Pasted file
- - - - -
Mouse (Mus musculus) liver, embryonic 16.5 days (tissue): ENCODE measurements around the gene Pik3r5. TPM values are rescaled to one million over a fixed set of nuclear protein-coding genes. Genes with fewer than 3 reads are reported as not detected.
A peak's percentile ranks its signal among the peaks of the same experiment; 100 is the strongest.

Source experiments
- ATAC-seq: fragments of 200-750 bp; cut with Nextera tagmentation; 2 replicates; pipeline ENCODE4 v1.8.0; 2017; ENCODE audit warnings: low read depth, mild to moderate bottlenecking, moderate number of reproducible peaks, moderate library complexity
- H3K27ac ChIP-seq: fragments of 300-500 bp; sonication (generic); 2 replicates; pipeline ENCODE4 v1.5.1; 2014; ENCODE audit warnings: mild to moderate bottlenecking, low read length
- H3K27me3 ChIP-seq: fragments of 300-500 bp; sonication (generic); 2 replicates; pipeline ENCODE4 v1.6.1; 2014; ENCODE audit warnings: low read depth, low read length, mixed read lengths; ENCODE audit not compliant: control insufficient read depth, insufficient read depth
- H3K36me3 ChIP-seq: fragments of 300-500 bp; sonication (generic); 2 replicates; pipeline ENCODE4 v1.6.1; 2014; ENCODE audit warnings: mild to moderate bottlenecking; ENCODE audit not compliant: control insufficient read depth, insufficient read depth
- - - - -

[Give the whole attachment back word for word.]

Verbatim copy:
Mouse (Mus musculus) liver, embryonic 16.5 days (tissue): ENCODE measurements around the gene Pik3r5. TPM values are rescaled to one million over a fixed set of nuclear protein-coding genes. Genes with fewer than 3 reads are reported as not detected.
A peak's percentile ranks its signal among the peaks of the same experiment; 100 is the strongest.

Source experiments
- ATAC-seq: fragments of 200-750 bp; cut with Nextera tagmentation; 2 replicates; pipeline ENCODE4 v1.8.0; 2017; ENCODE audit warnings: low read depth, mild to moderate bottlenecking, moderate number of reproducible peaks, moderate library complexity
- H3K27ac ChIP-seq: fragments of 300-500 bp; sonication (generic); 2 replicates; pipeline ENCODE4 v1.5.1; 2014; ENCODE audit warnings: mild to moderate bottlenecking, low read length
- H3K27me3 ChIP-seq: fragments of 300-500 bp; sonication (generic); 2 replicates; pipeline ENCODE4 v1.6.1; 2014; ENCODE audit warnings: low read depth, low read length, mixed read lengths; ENCODE audit not compliant: control insufficient read depth, insufficient read depth
- H3K36me3 ChIP-seq: fragments of 300-500 bp; sonication (generic); 2 replicates; pipeline ENCODE4 v1.6.1; 2014; ENCODE audit warnings: mild to moderate bottlenecking; ENCODE audit not compliant: control insufficient read depth, insufficient read depth